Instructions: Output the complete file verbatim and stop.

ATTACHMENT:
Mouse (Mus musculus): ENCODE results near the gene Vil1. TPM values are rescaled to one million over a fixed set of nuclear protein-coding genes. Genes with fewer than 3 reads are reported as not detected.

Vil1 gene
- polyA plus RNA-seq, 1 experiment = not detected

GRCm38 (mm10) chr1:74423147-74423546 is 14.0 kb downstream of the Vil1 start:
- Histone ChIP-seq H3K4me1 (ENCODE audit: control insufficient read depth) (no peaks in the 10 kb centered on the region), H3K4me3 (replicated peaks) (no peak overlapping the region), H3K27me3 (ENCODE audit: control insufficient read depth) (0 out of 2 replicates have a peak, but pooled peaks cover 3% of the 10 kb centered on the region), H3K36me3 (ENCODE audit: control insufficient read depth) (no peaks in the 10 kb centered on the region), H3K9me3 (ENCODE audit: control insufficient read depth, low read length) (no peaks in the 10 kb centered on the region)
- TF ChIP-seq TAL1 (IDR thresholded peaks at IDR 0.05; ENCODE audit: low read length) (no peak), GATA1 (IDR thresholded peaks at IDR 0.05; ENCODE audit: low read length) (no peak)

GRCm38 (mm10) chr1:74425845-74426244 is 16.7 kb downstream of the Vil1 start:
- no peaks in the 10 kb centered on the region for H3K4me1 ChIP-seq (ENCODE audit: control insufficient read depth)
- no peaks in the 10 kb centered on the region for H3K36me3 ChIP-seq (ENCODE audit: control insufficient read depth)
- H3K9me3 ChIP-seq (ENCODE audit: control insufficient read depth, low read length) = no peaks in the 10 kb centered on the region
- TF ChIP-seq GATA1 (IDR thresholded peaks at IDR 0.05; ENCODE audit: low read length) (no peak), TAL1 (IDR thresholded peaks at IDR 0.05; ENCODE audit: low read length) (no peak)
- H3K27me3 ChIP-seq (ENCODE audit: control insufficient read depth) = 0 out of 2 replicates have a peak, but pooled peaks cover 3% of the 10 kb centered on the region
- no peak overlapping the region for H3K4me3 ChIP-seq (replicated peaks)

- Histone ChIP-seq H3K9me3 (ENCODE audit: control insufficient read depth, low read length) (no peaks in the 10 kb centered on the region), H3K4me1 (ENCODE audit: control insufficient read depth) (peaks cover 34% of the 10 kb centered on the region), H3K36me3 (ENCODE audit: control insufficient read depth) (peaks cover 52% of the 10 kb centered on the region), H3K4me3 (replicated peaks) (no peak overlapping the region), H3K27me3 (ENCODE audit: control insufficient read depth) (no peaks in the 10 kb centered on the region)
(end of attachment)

Mouse (Mus musculus): ENCODE results near the gene Vil1. TPM values are rescaled to one million over a fixed set of nuclear protein-coding genes. Genes with fewer than 3 reads are reported as not detected.

Vil1 gene
- polyA plus RNA-seq, 1 experiment = not detected

GRCm38 (mm10) chr1:74423147-74423546 is 14.0 kb downstream of the Vil1 start:
- Histone ChIP-seq H3K4me1 (ENCODE audit: control insufficient read depth) (no peaks in the 10 kb centered on the region), H3K4me3 (replicated peaks) (no peak overlapping the region), H3K27me3 (ENCODE audit: control insufficient read depth) (0 out of 2 replicates have a peak, but pooled peaks cover 3% of the 10 kb centered on the region), H3K36me3 (ENCODE audit: control insufficient read depth) (no peaks in the 10 kb centered on the region), H3K9me3 (ENCODE audit: control insufficient read depth, low read length) (no peaks in the 10 kb centered on the region)
- TF ChIP-seq TAL1 (IDR thresholded peaks at IDR 0.05; ENCODE audit: low read length) (no peak), GATA1 (IDR thresholded peaks at IDR 0.05; ENCODE audit: low read length) (no peak)

GRCm38 (mm10) chr1:74425845-74426244 is 16.7 kb downstream of the Vil1 start:
- no peaks in the 10 kb centered on the region for H3K4me1 ChIP-seq (ENCODE audit: control insufficient read depth)
- no peaks in the 10 kb centered on the region for H3K36me3 ChIP-seq (ENCODE audit: control insufficient read depth)
- H3K9me3 ChIP-seq (ENCODE audit: control insufficient read depth, low read length) = no peaks in the 10 kb centered on the region
- TF ChIP-seq GATA1 (IDR thresholded peaks at IDR 0.05; ENCODE audit: low read length) (no peak), TAL1 (IDR thresholded peaks at IDR 0.05; ENCODE audit: low read length) (no peak)
- H3K27me3 ChIP-seq (ENCODE audit: control insufficient read depth) = 0 out of 2 replicates have a peak, but pooled peaks cover 3% of the 10 kb centered on the region
- no peak overlapping the region for H3K4me3 ChIP-seq (replicated peaks)

- Histone ChIP-seq H3K9me3 (ENCODE audit: control insufficient read depth, low read length) (no peaks in the 10 kb centered on the region), H3K4me1 (ENCODE audit: control insufficient read depth) (peaks cover 34% of the 10 kb centered on the region), H3K36me3 (ENCODE audit: control insufficient read depth) (peaks cover 52% of the 10 kb centered on the region), H3K4me3 (replicated peaks) (no peak overlapping the region), H3K27me3 (ENCODE audit: control insufficient read depth) (no peaks in the 10 kb centered on the region)